15. [15] C. S. Gates, J. Chen, N. Li, and R. W. Proctor, "Effective risk communication for Android apps," IEEE Transactions on Dependable and Secure Computing, vol. 11, no. 3, pp. 252–265, 2014. [DOI:10.1109/TDSC.2013.58]
16. [16] C. S. Gates, N. Li, H. Peng, B. Sarma, Y. Qi, R. Potharaju, C. Nita-Rotaru, and I. Molloy, "Generating summary risk scores for mobile applications," IEEE Transactions on Dependable and Secure Computing, vol. 11, no. 3, pp. 238–251, 2014. [DOI:10.1109/TDSC.2014.2302293]
17. [17] P. G. Kelley, S. Consolvo, L. F. Cranor, J. Jung, N. Sadeh, and D. Wetherall, "A conundrum of permissions: Installing applications on an android smartphone," in Lecture Notes in Computer Science (including subseries Lecture Notes in Artificial Intelligence and Lecture Notes in Bioinformatics), 2012, vol. 7398 LNCS, pp. 68–79.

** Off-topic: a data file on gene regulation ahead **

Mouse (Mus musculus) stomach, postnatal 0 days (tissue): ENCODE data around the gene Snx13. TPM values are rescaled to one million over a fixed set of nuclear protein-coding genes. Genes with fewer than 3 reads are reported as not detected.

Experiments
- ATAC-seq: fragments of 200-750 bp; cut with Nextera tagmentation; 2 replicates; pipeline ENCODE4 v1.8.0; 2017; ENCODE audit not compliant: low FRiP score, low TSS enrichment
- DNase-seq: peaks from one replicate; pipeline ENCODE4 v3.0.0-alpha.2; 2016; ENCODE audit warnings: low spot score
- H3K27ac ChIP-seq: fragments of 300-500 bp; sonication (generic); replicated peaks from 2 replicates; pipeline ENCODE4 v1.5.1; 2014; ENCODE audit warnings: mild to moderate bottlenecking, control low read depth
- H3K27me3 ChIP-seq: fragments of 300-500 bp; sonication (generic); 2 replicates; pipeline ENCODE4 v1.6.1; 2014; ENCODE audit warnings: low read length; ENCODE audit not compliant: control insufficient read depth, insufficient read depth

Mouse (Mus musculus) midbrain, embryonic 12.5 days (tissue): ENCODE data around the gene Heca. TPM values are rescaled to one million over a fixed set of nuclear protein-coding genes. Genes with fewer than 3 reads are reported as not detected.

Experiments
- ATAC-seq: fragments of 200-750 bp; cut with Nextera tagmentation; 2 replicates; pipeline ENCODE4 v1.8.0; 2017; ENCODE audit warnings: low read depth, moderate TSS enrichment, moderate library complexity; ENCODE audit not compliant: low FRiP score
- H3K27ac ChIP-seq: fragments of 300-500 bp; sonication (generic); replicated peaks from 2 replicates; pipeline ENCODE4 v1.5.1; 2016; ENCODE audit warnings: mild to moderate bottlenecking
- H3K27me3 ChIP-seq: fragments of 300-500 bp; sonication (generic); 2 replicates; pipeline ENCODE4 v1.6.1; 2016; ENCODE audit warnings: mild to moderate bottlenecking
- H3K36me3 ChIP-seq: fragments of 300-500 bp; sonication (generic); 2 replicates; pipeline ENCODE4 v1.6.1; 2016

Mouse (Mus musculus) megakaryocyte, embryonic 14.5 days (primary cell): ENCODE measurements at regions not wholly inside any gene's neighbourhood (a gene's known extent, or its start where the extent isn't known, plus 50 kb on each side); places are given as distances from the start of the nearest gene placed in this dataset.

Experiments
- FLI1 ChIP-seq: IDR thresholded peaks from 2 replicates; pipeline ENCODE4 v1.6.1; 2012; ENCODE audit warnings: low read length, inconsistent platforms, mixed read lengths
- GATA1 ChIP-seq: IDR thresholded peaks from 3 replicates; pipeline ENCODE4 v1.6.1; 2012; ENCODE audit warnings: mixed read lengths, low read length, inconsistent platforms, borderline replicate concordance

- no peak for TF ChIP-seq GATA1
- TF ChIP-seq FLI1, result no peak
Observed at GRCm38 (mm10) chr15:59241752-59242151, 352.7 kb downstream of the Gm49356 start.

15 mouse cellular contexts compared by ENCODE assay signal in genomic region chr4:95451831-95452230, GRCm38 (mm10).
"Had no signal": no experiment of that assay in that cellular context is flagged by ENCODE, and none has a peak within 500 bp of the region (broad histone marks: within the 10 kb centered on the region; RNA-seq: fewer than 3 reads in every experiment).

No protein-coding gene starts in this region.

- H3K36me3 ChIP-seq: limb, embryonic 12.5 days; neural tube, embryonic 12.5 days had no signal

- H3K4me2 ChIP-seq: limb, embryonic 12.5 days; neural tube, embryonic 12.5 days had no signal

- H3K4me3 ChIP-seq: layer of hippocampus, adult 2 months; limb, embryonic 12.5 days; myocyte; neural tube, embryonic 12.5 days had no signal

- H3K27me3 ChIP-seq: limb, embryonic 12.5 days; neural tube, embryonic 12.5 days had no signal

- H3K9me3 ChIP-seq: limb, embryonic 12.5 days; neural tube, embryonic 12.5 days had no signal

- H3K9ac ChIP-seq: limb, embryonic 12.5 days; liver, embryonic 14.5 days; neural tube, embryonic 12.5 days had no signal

18. [18] P. G. Kelley, L. F. Cranor, and N. Sadeh, "Privacy as part of the app decision-making process," in Proceedings of the SIGCHI Conference on Human Factors in Computing Systems - CHI '13, 2013, p. 3393. [DOI:10.1145/2470654.2466466]
19. [19] H. Peng, C. Gates, B. Sarma, N. Li, Y. Qi, R. Potharaju, C. Nita-Rotaru, I. Molloy, and I. Molloy, "Using Probabilistic Generative Models for Ranking Risks of Android Apps," Proceedings of the 2012 ACM Conference on Computer and Communications Security, pp. 241–252, 2012. [DOI:10.1145/2382196.2382224]
20. [20] K.Rieck, T. Holz, C. Willems, P. Dussel, and P. Laskov, " Learning and classification of malwa-re behavior, " in Lecture Notes in Computer Science (including subseries Lecture Notes in Artificial Intelligence and Lecture Notes in Bioinformatics), 2008, vol. 5137 LNCS, pp. 108-125.